Kingklip - of course it is Kosher
summarised from this article
Is the South African Kingklip (Genypterus capensis) Kosher or not?
The head of the Cape Beth Din's Kashrut department, Rabbi Desmond Maizels made the following observations at CAJE (the Johannesburg College of Adult Jewish Education)
The requirement for a fish to be kosher is that 'everything that has a fin and scale in the water is kosher'. Fish with scales have fins, and so scales are the main determinant. Scales that are well attached so that their removal tears the skin, are not Kosher. The traditional test is to roll the fish about in a cloth and look for the scales' shiny reflections in the cloth. Halacha imposes no minimum size or thickness for Kosher scales as long as it can be seen with the unaided eye, the fish is kosher.
A fish need have only one scale to be Kosher.
Kingklip scales are very difficult to find: they are small and very thin; they are covered by a membrane; and the entire fish is covered with a thick slime which saves if from being shredded as it swims between rocks.
However it does have Kosher scales which can always be found on the Kingklip's cheeks. Samples examined by an expert, were found to be cycloid i.e. Kosher scales.
Some think that Kingklip is not kosher because its scales cannot be detected by running a fingernail over its skin. This test although traditional, is not a requirement in Shulchan Aruch.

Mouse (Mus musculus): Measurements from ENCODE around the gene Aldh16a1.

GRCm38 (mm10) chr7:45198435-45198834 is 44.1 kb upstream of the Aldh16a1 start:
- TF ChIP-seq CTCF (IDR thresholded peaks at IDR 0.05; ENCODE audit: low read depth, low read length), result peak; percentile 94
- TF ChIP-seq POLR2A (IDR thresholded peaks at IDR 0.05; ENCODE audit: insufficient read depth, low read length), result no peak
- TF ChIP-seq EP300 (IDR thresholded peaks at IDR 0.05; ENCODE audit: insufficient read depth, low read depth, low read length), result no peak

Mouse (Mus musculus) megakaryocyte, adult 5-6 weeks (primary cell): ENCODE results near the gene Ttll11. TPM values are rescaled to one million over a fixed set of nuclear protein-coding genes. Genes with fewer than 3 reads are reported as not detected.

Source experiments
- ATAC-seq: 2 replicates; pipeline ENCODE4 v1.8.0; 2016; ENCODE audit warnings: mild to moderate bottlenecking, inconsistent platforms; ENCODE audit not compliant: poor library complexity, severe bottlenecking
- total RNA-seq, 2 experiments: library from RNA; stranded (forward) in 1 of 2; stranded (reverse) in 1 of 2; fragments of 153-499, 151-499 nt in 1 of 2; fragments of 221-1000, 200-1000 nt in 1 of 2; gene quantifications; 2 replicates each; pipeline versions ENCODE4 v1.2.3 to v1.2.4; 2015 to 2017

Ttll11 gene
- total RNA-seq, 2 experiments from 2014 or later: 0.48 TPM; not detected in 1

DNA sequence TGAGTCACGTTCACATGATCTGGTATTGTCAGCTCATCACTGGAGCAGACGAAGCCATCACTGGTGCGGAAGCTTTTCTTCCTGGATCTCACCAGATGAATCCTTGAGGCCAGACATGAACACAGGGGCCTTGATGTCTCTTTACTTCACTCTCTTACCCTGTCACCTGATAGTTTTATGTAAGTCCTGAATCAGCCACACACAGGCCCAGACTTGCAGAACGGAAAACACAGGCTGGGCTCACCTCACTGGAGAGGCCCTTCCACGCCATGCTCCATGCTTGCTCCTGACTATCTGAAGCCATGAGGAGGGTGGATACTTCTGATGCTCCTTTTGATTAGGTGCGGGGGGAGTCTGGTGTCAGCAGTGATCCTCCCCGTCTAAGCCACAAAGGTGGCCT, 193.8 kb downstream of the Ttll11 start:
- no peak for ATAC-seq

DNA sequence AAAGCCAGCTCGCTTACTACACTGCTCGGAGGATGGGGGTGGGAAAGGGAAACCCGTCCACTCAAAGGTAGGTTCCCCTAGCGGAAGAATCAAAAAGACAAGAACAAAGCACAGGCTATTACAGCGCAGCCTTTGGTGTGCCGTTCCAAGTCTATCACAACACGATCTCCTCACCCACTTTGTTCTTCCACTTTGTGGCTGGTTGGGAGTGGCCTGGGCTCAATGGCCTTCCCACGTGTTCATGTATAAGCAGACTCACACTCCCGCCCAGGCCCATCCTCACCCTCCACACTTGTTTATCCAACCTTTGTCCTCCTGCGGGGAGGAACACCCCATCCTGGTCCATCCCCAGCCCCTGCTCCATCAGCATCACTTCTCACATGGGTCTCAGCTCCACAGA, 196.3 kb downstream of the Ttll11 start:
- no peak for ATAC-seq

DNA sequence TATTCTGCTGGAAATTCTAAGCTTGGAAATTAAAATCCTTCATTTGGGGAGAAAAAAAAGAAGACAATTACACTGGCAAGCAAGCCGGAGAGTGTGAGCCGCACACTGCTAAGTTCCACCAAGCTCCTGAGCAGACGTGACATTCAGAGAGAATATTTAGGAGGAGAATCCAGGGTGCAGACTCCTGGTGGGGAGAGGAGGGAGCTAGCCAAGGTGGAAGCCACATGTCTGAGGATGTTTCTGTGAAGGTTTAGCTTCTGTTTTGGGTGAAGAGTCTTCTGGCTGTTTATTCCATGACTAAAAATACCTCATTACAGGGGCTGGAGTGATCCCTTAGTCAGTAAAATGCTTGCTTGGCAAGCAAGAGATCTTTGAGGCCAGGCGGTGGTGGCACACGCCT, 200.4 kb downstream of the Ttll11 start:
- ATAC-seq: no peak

Rabbi Bakshi Doron, former Israeli Sephardi chief rabbi, suggested that since Kingklip looks a bit like an eel and most eels are not kosher, it is best to avoid confusion.
However, eels and kingklips are scientifically categorised in separate groups. The eel is in the anguilliformes order, while the Kingklip is in the perciformes order. They are not at all "related".
According to the South African Beth Din, the Kingklip is kosher. However, since there are some who still view Kingklip as being "problematic", it has been classified as "not Mehadrin" For those who are mehadrin, the question of whether utensils that have been used for Kingklip are kosher or not, depends on their personal rabbi's opinion.
Rabbi Maizels listed several fish from around the world which had "traditionally" been known as treif, but on re-examination have been identified as kosher and is confident that in due course Kingklip too will enjoy universal acceptance. "The only treif thing about Kigklip", Rabbi Maizels concluded, "is its outrageous price!".